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Finally, A Commentary by South Asian Scholars for South Asian Readers
Several years ago an American friend worked with pastors in Ukraine, offering ministry encouragement and strategic insights. At his first meeting he was greeted by a baseball diamond diagram popularized by an American book helping churches supercharge their ministry. They were using it to help guide their Eastern European churches.
He thought the baseball analogy was contextually out of place. Instead of importing American ministry strategies, he encouraged these leaders to create contextual ones for their indigenous ministries.
The same could be said for Bible commentaries.
Biblical insights from Western commentaries can be helpful elsewhere. Yet non-Western churches need resources to explain the Bible, relate its meaning to specific contexts, and apply Scripture to their life and ministry. Now we have such a resource for South Asia.
The new South Asia Bible Commentary is a resource by South Asian scholars for South Asian readers. Originally the brainchild of fourteen Langham scholars from India and Christopher Wright, SABC is focused on “building a bridge between biblical teaching and life in modern South Asia.”
SABC is faithful to the Scriptures; clear and simple, explaining the Bible text in understandable language; and relevant to the religious and social cultures of South Asia, both in its application and in articles addressing Asian issues from a biblical perspective.
Biblical Insights from South Asian Scholars
Perhaps the best way to explain SABC is to demonstrate it. Exploring Genesis and Romans reveals how its promise of being a faithful, clear, and relevant commentary is deftly executed.
Consider its explanation of Genesis 1:1-2:25:
Every culture has its own story of the creation of the world. Some in South Asia claim the universe emanated from the ultimate reality, known as Brahman, just as sparks arise from fire…It makes sense to conclude that the inspired account in the Bible is intended to correct the defects of other earlier explanations of the source of the universe. (13)
Notice how the commentary pairs biblical insights with cultural context. In commenting on God’s act of rest SABC argues, “This does not mean that God was tired after his creative activity or that he alienated himself from his creation, as the Hindu god of creation is said to have done when he left his creation to be sustained by another god.” (15)
We find the same kind of insights in Romans. Referencing belief in 1:16 SABC explains, “The type of believing referred to here is comparable to the South Asian concept of bhakti. It involves both intellectual acceptance of what Jesus did on the cross and total devotion to him.” (1516)
The commentary also contrasts the popular teachings of South Asian spiritual teachers (e.g. Swami Vivekananda and Dr. Radhakrishnan) with Paul’s to explain 3:13–18:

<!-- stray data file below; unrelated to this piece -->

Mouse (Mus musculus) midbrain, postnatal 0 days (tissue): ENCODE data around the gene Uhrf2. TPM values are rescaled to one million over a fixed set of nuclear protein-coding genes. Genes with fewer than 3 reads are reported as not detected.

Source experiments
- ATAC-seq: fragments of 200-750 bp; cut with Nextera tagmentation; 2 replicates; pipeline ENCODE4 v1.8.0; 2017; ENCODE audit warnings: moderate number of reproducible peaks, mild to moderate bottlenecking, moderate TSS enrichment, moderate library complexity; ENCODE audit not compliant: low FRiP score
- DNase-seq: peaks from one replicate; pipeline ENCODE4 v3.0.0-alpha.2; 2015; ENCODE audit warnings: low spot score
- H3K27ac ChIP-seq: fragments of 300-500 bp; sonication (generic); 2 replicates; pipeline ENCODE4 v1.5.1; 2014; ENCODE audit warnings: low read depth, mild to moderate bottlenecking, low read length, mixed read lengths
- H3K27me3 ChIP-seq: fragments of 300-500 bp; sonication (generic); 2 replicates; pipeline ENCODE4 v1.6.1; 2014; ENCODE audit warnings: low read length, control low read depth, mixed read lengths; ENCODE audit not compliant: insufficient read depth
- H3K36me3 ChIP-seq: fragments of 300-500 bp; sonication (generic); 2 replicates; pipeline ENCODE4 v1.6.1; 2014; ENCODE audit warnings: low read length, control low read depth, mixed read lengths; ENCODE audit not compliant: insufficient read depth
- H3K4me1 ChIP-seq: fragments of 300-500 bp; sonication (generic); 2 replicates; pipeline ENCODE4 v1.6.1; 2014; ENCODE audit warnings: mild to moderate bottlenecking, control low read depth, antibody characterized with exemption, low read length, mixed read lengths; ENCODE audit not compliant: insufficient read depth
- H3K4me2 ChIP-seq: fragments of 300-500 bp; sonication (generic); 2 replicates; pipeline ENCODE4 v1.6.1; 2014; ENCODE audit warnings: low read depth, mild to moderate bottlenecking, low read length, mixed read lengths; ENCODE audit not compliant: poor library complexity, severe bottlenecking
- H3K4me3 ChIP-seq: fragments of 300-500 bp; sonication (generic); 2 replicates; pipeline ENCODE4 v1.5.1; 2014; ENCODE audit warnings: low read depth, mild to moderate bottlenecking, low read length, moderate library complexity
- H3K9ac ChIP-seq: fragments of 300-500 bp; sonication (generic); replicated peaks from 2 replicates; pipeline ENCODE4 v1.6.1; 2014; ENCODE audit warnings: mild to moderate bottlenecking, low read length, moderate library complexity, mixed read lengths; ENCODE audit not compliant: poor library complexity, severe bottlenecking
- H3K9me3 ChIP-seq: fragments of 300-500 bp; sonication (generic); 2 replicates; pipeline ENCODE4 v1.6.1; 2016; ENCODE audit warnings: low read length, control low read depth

They prefer to see people as sparks of the divine and agree with those who claim that people are essentially good. The Bible agrees that we all have a spark of God in us in that we are all made in his image, but it also stresses the reality that all have sinned. None of us is good. We all need forgiveness, which is available only through accepting Christ’s sacrifice on the cross. (1521)
Contextual Relevance for South Asians
One of the unique benefits of this commentary is its contextualization. We find this in the commentary’s broader exegetical endeavor. It’s especially evident in a special call-out section in each book’s introduction, appropriately titled “Relevance to South Asia.”
Consider how SABC relates Genesis to South Asian life:
Genesis still speaks to us today. We, like the Israelites of old, have to acknowledge anew that “the Lord is God in heaven above and on the earth below” and that “there is no other” (Deut 4:39). We also have to consider what Genesis has to say about our ethics. Are our attitudes towards creation, the environment, stewardship, labour, power, authority and human development in line with God’s standards? (11)
And then Romans, where SABC expounds the glory of the gospel:
In South Asia many religions and gurus claim to offer salvation. Some exalt in this plurality and claim that we have no ground for insisting that Christ is the only way of salvation. In this letter, Paul explains why he disagrees with that view. He insists that there is no way we can earn our salvation by following any other system, even the system of laws that God gave to the Jews. We are saved only by faith in what God has done through Jesus Christ. If there were any other way to be saved, God would not have had to send his only Son to die on the cross. (1512)
South Asia Bible Commentary truly is a commentary of, by, and for the people of South Asia. Ajith Fernando is right: by exploring it yourself “you will be fed by the biblical scholarship found in this book and inspired to theological, cultural, ministerial and personal application through the integrative writing found here.”
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